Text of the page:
Dave Sanderson is an inspirational speaker, author, and survivor. He is the author of Brace for Impact and Moments Matter: How One Defining Moment Can Create a Lifetime of Purpose. He was the last passenger off the US Airways Flight 1549 “Miracle on the Hudson”. Dave could’ve saved himself first, but instead he stepped up and helped everyone else off the plane.
Listen as I chat with him to discuss his chilling efforts to put everyone else’s safety above his own and how this has impacted the way he leads his life with purpose.
Imagine, you are in sales, on a routine trip that you have made hundreds of times, when suddenly something goes very wrong. Dave Sanderson, on January 15, 2009, was on US Airways Flight 1549. The flight was in the air for a total of 6 minutes before. The plane lost both engines and impacted the Hudson River at 120 miles per hour. Dave heard the words “Brace for Impact” by the captain and initially, at first, all he could think about was that his number was is up. He tried at that moment to get things in order, both in his mind and with his maker. There was a deafening silence because both engines had blown. All of the sudden the water started to rush in from the back and the bottom of the plane.
There was controlled chaos, no one was losing it, but people were moving with a sense of urgency. His thought process was to get to the aisle, get up, and get out. When all the suddenly he heard his deceased mother say to him “If you do the right thing God will take care of you.” Dave went to the very back of the plane and started helping everyone else off the plane. He was knee deep in frigid cold water. Dave couldn’t think of anything else, but to get everyone else to safety. He was later admitted to Palisades Medical Center in Hoboken, NJ overnight, due to hypothermia.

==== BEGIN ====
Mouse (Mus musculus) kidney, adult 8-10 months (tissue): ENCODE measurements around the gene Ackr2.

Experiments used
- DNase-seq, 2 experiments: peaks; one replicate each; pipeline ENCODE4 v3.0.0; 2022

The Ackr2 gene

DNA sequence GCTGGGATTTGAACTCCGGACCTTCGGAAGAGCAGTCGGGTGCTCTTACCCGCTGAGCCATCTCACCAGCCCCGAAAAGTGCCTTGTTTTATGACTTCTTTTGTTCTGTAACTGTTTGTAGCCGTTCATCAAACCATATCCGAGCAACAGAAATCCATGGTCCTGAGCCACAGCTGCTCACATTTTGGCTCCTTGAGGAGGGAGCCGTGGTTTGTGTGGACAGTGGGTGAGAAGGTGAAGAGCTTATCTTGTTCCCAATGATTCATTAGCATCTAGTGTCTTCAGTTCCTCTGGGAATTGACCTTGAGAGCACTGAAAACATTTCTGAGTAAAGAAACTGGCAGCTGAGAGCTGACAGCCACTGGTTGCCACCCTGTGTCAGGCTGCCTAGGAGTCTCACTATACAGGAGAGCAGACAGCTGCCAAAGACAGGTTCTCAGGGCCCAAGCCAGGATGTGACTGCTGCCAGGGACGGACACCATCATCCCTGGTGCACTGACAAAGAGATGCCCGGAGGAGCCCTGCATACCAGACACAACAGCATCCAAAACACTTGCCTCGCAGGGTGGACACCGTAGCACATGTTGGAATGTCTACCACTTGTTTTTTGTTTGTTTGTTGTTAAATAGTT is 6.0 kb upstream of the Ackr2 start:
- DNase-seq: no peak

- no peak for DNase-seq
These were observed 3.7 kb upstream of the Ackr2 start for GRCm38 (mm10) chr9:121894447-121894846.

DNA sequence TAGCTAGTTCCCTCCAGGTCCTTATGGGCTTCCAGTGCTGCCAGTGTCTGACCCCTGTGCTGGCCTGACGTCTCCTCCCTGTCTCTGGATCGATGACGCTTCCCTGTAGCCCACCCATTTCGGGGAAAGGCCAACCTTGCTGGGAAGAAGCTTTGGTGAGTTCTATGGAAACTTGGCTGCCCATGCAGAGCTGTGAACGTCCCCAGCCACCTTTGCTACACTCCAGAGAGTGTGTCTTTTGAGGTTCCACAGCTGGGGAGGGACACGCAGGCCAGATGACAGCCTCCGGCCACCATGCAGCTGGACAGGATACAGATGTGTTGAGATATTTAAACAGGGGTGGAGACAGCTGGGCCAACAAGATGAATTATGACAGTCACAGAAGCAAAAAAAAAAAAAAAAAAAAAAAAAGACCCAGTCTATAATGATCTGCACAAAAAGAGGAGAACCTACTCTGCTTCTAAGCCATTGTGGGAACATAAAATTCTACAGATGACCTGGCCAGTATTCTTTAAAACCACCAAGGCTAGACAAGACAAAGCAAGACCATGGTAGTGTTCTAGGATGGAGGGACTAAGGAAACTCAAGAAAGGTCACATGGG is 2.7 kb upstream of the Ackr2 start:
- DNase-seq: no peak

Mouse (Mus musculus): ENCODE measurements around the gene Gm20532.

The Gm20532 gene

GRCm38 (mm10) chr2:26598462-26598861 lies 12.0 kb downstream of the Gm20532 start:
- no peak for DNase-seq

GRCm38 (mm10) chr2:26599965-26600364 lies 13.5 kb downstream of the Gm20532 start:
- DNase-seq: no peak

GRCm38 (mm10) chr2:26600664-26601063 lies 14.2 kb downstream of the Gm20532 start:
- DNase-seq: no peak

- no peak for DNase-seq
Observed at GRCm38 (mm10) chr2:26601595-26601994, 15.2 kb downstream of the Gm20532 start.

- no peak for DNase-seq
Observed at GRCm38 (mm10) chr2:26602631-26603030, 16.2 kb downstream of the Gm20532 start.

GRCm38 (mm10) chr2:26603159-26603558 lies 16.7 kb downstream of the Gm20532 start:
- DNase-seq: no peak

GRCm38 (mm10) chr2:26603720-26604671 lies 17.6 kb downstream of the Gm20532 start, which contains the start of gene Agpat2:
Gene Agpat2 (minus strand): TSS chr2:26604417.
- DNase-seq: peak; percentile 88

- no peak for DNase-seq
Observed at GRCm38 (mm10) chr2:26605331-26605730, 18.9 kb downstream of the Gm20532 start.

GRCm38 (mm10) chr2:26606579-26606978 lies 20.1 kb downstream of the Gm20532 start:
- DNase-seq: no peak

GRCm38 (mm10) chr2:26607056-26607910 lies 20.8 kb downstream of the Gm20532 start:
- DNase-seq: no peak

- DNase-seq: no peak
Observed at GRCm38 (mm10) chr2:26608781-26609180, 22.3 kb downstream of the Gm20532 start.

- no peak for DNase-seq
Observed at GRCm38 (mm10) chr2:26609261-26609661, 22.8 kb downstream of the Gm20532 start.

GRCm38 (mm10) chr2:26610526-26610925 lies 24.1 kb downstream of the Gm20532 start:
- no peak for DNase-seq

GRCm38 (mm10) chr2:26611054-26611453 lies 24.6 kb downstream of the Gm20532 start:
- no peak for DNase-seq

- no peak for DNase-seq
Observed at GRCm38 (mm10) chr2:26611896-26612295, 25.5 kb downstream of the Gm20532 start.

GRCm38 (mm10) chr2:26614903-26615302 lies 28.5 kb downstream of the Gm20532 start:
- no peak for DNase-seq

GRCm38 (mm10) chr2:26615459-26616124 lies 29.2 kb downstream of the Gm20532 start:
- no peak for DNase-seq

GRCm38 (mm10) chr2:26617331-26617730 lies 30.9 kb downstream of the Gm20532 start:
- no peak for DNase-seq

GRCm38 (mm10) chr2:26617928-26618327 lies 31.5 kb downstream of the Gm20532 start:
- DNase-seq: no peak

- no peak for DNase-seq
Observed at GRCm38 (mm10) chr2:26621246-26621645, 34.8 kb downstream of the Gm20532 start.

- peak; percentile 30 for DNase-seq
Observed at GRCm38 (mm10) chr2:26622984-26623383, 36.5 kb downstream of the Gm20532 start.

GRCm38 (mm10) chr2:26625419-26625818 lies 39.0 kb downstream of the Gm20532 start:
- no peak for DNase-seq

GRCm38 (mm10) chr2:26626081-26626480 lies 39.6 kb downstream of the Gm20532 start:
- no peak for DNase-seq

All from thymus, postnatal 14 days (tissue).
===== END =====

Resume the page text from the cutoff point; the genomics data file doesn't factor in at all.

The number one lesson he learned is to listen to the flight attendant. Paying attention! Be aware of what your customer is asking for and what they want you to do. If something does hit the fan, because he has been there, those are the people that are going to have challenges. Those are the people who will that will be the ones that have the meltdowns.
You have to do what you can to accelerate building the rapport and the trust, in and the early part of the sales process. If you do, then you’ve got that relationship.
Listen to the podcast to hear more in-depth about the events that happened on that fateful day.
What’s the most powerful sales tool?
Name the one tool you use for managing your own sales that you can’t live without.
Century Acuity: The ability to understand what modality a person resides in most of the time.
Who’s your sales role model?
What’s the one book that every sales person should read?
The Fourth Turning by William Strauss & Neil Howe
What’s your favorite music to get you pumped up?
70’s Rock & Roll
What’s the one question you get asked most frequently by salespeople?
How did I get in front of CEOs and CFOs so quickly?